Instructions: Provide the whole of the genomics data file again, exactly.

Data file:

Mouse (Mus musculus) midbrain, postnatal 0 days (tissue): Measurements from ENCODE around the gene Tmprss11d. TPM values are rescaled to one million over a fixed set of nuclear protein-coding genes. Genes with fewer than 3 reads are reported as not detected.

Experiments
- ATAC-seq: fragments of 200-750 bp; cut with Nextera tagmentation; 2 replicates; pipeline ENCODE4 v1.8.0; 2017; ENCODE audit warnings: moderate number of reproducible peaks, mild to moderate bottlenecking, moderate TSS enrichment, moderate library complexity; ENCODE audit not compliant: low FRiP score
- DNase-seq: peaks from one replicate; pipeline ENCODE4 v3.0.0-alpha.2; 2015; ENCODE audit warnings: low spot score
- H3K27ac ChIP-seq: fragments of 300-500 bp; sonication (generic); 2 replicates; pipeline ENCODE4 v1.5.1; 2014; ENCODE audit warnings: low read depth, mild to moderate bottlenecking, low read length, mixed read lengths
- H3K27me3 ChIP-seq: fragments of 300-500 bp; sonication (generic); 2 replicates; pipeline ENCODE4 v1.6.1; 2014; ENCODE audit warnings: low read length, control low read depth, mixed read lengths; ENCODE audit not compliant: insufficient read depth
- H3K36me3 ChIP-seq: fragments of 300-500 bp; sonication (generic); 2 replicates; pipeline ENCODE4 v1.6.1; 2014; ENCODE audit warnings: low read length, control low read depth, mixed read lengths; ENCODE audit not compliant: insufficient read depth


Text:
Mouse (Mus musculus) midbrain, postnatal 0 days (tissue): Measurements from ENCODE around the gene Tmprss11d. TPM values are rescaled to one million over a fixed set of nuclear protein-coding genes. Genes with fewer than 3 reads are reported as not detected.

Experiments
- ATAC-seq: fragments of 200-750 bp; cut with Nextera tagmentation; 2 replicates; pipeline ENCODE4 v1.8.0; 2017; ENCODE audit warnings: moderate number of reproducible peaks, mild to moderate bottlenecking, moderate TSS enrichment, moderate library complexity; ENCODE audit not compliant: low FRiP score
- DNase-seq: peaks from one replicate; pipeline ENCODE4 v3.0.0-alpha.2; 2015; ENCODE audit warnings: low spot score
- H3K27ac ChIP-seq: fragments of 300-500 bp; sonication (generic); 2 replicates; pipeline ENCODE4 v1.5.1; 2014; ENCODE audit warnings: low read depth, mild to moderate bottlenecking, low read length, mixed read lengths
- H3K27me3 ChIP-seq: fragments of 300-500 bp; sonication (generic); 2 replicates; pipeline ENCODE4 v1.6.1; 2014; ENCODE audit warnings: low read length, control low read depth, mixed read lengths; ENCODE audit not compliant: insufficient read depth
- H3K36me3 ChIP-seq: fragments of 300-500 bp; sonication (generic); 2 replicates; pipeline ENCODE4 v1.6.1; 2014; ENCODE audit warnings: low read length, control low read depth, mixed read lengths; ENCODE audit not compliant: insufficient read depth